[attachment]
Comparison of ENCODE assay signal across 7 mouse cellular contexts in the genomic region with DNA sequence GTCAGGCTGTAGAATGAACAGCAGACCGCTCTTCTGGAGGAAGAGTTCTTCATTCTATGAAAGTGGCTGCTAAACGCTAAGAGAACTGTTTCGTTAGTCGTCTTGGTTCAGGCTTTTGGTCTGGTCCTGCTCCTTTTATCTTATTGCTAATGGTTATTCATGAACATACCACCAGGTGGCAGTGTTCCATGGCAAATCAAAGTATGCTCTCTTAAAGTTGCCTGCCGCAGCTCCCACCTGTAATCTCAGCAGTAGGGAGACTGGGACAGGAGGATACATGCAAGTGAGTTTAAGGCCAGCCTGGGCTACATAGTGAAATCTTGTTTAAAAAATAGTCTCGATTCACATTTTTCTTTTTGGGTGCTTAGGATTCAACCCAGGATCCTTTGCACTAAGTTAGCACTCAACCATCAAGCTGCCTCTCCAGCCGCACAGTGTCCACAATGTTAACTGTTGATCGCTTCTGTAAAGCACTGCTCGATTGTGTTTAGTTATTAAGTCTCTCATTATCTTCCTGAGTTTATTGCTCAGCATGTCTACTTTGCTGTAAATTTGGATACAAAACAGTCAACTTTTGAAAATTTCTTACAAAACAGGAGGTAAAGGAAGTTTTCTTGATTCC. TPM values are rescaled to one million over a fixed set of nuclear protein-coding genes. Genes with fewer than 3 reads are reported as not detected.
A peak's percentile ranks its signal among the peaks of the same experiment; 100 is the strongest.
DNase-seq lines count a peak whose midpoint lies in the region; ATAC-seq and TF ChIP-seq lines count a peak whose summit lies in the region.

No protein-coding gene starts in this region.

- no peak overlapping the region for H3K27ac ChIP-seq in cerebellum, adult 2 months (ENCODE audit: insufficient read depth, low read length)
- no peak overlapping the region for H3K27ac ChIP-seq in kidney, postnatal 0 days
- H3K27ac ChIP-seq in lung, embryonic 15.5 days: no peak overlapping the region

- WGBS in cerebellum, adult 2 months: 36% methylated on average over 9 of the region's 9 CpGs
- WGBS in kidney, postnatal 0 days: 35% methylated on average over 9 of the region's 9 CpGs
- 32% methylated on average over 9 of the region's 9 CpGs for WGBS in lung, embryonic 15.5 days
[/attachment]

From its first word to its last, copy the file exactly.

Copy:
Comparison of ENCODE assay signal across 7 mouse cellular contexts in the genomic region with DNA sequence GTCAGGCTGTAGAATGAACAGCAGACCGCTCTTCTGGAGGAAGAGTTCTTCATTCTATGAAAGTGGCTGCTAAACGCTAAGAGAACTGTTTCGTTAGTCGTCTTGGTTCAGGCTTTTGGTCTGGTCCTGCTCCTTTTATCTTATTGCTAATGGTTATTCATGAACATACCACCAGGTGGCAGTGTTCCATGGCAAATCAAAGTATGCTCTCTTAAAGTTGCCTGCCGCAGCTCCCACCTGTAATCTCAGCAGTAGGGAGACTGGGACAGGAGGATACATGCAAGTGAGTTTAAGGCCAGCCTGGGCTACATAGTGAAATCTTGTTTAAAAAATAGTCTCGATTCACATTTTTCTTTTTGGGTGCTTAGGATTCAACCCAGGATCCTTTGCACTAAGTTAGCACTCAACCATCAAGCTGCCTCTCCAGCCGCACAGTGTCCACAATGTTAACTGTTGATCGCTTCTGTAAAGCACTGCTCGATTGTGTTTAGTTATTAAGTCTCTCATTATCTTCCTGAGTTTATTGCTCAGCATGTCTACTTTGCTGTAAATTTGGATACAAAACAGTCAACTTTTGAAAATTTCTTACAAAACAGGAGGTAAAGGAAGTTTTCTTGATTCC. TPM values are rescaled to one million over a fixed set of nuclear protein-coding genes. Genes with fewer than 3 reads are reported as not detected.
A peak's percentile ranks its signal among the peaks of the same experiment; 100 is the strongest.
DNase-seq lines count a peak whose midpoint lies in the region; ATAC-seq and TF ChIP-seq lines count a peak whose summit lies in the region.

No protein-coding gene starts in this region.

- no peak overlapping the region for H3K27ac ChIP-seq in cerebellum, adult 2 months (ENCODE audit: insufficient read depth, low read length)
- no peak overlapping the region for H3K27ac ChIP-seq in kidney, postnatal 0 days
- H3K27ac ChIP-seq in lung, embryonic 15.5 days: no peak overlapping the region

- WGBS in cerebellum, adult 2 months: 36% methylated on average over 9 of the region's 9 CpGs
- WGBS in kidney, postnatal 0 days: 35% methylated on average over 9 of the region's 9 CpGs
- 32% methylated on average over 9 of the region's 9 CpGs for WGBS in lung, embryonic 15.5 days